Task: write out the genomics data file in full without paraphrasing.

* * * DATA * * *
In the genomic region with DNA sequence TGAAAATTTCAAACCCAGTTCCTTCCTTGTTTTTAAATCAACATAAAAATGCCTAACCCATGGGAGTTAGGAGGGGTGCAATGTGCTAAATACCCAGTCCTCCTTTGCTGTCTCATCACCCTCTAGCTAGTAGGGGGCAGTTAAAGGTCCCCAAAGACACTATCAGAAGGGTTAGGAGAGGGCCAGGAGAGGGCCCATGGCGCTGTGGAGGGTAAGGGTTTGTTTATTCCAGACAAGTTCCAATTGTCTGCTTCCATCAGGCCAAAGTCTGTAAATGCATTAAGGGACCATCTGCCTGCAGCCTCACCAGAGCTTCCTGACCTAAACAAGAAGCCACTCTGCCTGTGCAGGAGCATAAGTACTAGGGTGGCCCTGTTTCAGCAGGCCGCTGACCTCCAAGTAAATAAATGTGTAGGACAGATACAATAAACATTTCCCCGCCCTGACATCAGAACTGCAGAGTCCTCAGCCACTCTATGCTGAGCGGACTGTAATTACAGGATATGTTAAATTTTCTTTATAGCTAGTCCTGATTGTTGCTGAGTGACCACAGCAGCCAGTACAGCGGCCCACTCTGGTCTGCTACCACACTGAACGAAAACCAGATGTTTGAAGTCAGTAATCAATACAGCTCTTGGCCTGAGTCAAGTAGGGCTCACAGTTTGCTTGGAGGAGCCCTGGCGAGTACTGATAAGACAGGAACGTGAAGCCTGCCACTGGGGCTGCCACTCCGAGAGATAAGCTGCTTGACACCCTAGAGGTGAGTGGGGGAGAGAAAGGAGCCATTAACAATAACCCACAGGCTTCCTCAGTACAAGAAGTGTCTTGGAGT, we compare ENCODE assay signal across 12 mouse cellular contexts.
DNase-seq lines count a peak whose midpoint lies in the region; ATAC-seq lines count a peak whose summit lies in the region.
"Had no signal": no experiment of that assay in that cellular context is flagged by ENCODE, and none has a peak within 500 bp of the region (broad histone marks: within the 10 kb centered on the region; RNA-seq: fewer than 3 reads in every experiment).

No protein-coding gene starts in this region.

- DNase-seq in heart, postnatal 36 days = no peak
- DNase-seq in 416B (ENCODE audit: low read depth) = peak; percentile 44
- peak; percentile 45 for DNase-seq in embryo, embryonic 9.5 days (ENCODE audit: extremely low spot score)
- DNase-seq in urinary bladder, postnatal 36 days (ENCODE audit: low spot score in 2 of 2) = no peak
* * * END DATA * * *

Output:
In the genomic region with DNA sequence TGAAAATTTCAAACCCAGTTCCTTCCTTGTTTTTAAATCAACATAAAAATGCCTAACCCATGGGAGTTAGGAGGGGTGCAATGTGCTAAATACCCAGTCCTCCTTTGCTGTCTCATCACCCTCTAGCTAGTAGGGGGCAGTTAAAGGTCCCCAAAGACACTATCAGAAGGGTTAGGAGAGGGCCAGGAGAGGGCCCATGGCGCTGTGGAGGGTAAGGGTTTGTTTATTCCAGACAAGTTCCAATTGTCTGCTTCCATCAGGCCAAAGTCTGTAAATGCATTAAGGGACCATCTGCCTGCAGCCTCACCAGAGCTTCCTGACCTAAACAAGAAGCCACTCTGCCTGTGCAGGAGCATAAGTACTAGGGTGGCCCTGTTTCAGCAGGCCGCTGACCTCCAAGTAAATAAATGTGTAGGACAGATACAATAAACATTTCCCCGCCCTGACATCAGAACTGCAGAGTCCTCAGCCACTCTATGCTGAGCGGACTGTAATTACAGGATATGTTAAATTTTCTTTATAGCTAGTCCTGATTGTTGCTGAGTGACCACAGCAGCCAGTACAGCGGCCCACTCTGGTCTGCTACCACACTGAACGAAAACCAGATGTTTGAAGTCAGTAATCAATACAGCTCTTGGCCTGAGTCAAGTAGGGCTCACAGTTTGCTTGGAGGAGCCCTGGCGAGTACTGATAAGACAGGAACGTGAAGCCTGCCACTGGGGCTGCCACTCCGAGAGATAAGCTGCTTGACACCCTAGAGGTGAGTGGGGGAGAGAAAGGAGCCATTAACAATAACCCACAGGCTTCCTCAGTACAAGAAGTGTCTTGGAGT, we compare ENCODE assay signal across 12 mouse cellular contexts.
DNase-seq lines count a peak whose midpoint lies in the region; ATAC-seq lines count a peak whose summit lies in the region.
"Had no signal": no experiment of that assay in that cellular context is flagged by ENCODE, and none has a peak within 500 bp of the region (broad histone marks: within the 10 kb centered on the region; RNA-seq: fewer than 3 reads in every experiment).

No protein-coding gene starts in this region.

- DNase-seq in heart, postnatal 36 days = no peak
- DNase-seq in 416B (ENCODE audit: low read depth) = peak; percentile 44
- peak; percentile 45 for DNase-seq in embryo, embryonic 9.5 days (ENCODE audit: extremely low spot score)
- DNase-seq in urinary bladder, postnatal 36 days (ENCODE audit: low spot score in 2 of 2) = no peak